Andy arrives at the Savior compound. (Photo courtesy of AMC.)
Andy arrives at the Savior compound. (Photo courtesy of AMC.)

Night falls and Andy drives up to the compound where he meets with two guards. He presents “Gregory’s head” to which they inspect and sadistically joke about before sharing that they are satisfied. The Hilltop hostage, Craig, is returned to Andy. Rick’s group ambush and kill the two guards giving the team clearance into the building. The group enters in military formation and begin searching room by room. Glenn and Heath find a room with two sleeping Saviors. After managing to go nearly six full seasons without killing another human being, Glenn is finally forced to murder. Glenn notices a collection of Polaroid photos depicting the bodies of victims of the Saviors. Meanwhile, Gabriel, Tara, Jesus, Andy and Craig wait outside where they discuss Tara’s recent declaration of love to Denise; Jesus tells her “you know what you’re fighting for.” With the imminent danger of the mission, this quote perfectly represents the motives of the characters.

Inside the compound, Abraham and Sasha work their way through a hallway, checking behind each door. A lone Savior appears and attacks Abraham with a knife. Sasha lunges and repeatedly stabs the man, but not before he is able to pull a fire alarm. Outside, Maggie and Carol hear the alarm sounds; Maggie demands that they go in to help, but Carol sternly tells her to stay put. Tara sends Andy and Craig back to the Hilltop to fulfill the deal. Back inside, an intense firefight erupts between Rick’s group and the now awake Saviors. Each character makes their way through the maze of hallways killing Saviors left and right. A few Saviors manage to flee the compound, but Tara immediately shoots them; this is also the first time that Tara has had to kill other humans. Gabriel approaches an injured Savior and begins reciting a prayer, before shooting him; this is Gabriel’s first human kill as well. Glenn and Heath find themselves being chased by a large group of Saviors. They take refuge in the armory where they quickly arm themselves and unload a torrent of bullets on their assailants. Jesus arrives and kills a lone survivor. Greg Nicotero’s expert skills as a director are put on full display in this sequence. Nicotero once again proves himself to potentially be this series greatest director.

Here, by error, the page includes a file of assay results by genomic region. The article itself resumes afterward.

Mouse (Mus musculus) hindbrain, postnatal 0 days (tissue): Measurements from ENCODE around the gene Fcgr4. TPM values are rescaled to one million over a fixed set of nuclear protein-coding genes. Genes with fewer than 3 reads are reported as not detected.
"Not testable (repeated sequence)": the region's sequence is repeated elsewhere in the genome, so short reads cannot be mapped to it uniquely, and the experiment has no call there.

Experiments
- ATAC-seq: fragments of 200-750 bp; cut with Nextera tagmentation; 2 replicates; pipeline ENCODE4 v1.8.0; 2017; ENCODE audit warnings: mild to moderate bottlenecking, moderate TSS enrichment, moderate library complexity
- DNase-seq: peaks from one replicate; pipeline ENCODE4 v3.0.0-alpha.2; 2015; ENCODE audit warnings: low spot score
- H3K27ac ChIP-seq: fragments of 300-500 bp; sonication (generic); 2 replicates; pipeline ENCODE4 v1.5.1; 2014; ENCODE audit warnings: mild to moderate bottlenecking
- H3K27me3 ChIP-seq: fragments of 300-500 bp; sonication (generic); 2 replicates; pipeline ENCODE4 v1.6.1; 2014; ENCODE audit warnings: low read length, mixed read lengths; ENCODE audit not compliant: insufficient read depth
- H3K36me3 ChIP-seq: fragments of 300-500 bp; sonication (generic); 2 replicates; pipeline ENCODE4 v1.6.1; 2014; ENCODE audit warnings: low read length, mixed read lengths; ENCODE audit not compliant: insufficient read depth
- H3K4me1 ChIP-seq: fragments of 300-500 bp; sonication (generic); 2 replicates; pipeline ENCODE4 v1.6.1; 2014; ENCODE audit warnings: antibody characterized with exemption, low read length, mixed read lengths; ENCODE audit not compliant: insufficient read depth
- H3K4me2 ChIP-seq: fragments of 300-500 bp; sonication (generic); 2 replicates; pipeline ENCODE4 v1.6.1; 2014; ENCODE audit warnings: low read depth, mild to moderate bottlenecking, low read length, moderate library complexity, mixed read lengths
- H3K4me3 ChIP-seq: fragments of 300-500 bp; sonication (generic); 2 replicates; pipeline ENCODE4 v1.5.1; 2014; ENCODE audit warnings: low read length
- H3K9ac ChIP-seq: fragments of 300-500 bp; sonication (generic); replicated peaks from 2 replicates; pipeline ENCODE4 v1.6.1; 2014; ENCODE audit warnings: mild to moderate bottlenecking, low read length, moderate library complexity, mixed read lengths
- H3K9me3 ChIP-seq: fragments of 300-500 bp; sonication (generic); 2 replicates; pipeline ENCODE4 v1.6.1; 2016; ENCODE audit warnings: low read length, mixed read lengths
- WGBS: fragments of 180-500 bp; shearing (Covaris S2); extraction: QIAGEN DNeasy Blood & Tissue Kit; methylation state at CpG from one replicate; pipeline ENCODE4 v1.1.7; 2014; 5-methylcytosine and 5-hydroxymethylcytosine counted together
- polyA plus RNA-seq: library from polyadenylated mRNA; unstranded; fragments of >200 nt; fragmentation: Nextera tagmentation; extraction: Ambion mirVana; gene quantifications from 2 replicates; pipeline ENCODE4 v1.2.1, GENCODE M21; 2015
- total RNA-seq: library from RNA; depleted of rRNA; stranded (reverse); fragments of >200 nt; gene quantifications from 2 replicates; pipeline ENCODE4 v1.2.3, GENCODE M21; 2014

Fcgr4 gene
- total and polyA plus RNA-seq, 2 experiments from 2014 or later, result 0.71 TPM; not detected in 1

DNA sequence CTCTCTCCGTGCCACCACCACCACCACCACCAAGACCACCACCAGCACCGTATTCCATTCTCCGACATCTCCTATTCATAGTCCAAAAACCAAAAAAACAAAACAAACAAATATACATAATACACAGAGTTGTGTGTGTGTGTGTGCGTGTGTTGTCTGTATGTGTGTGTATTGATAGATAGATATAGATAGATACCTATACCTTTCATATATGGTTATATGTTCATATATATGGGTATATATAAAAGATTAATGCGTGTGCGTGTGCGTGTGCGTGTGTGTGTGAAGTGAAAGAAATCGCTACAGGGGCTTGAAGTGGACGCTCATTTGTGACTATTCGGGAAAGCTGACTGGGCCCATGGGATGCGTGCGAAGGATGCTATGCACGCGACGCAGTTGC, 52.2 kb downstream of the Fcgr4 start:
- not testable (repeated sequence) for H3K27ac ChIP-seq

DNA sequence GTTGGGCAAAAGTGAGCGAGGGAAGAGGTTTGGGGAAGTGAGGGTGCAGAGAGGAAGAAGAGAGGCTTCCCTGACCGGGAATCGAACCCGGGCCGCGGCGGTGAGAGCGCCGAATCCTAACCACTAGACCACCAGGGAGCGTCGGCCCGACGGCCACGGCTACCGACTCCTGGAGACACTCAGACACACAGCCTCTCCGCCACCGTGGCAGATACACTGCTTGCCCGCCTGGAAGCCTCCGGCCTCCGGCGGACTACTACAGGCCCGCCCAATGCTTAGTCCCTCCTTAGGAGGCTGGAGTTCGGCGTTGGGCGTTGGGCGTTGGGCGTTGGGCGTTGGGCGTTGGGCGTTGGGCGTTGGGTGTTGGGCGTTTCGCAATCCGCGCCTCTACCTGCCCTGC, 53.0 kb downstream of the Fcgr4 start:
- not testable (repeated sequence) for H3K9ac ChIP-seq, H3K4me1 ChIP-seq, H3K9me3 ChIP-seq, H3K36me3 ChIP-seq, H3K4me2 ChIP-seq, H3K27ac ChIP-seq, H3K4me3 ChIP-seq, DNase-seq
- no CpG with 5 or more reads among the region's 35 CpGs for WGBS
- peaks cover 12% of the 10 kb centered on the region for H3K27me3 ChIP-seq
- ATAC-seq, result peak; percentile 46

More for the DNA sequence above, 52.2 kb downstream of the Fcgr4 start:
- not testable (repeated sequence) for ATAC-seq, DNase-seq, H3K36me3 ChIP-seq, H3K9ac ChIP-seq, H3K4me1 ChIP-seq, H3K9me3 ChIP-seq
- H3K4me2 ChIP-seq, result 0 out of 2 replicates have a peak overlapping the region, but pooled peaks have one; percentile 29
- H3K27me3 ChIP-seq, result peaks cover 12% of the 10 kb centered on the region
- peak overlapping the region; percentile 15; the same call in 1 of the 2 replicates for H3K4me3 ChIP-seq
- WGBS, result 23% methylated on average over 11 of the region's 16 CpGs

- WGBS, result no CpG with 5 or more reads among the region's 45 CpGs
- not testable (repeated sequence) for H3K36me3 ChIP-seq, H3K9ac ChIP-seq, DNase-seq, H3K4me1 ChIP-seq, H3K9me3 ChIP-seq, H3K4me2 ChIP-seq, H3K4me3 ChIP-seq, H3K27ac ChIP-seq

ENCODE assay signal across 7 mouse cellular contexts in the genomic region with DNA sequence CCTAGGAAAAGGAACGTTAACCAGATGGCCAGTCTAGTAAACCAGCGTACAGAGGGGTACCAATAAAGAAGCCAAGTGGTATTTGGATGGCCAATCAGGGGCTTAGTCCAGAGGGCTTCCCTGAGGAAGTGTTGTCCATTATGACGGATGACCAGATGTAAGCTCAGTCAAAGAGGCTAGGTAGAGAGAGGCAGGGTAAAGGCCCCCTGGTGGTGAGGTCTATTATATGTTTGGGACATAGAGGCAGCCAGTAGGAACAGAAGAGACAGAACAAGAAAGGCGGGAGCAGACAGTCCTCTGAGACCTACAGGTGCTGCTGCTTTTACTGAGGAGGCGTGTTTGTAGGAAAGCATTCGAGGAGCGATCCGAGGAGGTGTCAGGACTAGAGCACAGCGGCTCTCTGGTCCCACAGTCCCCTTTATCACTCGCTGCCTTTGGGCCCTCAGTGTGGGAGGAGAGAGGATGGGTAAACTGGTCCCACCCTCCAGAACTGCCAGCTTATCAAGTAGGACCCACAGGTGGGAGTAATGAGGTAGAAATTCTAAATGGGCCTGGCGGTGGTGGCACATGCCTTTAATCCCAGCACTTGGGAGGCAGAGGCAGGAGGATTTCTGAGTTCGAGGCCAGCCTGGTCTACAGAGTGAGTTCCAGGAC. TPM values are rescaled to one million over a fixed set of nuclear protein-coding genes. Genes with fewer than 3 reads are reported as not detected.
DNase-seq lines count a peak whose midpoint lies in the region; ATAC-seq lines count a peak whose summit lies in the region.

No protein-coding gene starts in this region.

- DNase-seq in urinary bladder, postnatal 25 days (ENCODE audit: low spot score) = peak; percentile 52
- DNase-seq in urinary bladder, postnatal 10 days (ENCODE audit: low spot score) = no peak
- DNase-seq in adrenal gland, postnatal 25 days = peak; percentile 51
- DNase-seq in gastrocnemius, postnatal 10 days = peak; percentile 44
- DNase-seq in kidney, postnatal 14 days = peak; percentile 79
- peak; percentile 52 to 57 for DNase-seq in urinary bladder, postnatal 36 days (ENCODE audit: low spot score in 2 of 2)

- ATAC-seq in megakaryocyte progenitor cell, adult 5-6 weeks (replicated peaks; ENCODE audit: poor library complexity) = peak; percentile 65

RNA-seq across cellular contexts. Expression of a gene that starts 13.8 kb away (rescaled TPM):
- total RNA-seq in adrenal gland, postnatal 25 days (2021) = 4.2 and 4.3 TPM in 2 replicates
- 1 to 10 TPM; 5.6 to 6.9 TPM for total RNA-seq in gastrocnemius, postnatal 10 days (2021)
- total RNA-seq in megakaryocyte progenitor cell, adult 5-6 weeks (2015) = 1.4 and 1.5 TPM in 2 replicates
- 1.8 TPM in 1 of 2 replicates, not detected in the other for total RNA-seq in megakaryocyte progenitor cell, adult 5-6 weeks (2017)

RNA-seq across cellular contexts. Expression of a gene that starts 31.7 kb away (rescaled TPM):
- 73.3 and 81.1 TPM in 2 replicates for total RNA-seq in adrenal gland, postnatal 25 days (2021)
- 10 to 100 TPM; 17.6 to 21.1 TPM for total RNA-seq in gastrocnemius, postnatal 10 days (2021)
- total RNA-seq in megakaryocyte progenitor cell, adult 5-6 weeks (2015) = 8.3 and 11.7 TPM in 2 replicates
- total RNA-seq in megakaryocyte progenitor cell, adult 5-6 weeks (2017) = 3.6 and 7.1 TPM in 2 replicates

The dust settles and the sun comes up as the group exits the building, relieved that the threat has been eliminated. Heath and Tara head off on their two-week scavenging run. A single Savior barges out of the building on a motorcycle, but Rosita immediately shoots him. Rick rushes over and holds the injured man at gunpoint, but a woman’s voice comes over the man’s walkie-talkie. The woman orders Rick’s group to lower their weapons, but Rick quickly refuses. Ominously, the woman utters “we’ve got a Carol and a Maggie. We’re thinking that’s something you want to chat about.” Who is this unknown woman? It is now clear that Rick severely underestimated the abilities of the Saviors. With only one hostage of their own, will Rick be able to get both Carol and Maggie back?

“Not Tomorrow Yet” is a thrilling ride showcasing the cohesive unit that Rick’s group is when they work together. The desire for safety pushes our characters to commit dark and grim actions. The inclusion of Maggie in the mission is a major problem of the episode, along with the sudden romance between Carol and Tobin. Another prominent problem exists with Morgan, whose story is becoming increasingly stale and repetitive. This episode, however, stands strong and sets up the rest of the season nicely. With two of the group’s integral members being held hostage, how will the group dynamic change? Don’t miss “The Walking Dead” next Sunday at 9 p.m. on AMC.

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Jeffrey Kopp is the Community Editor of the Niner Times. He is a senior double majoring in Communication and Political Science. His interests include writing and keeping up with an excessive amount of television shows. He is also the go-to expert on all things “The Walking Dead."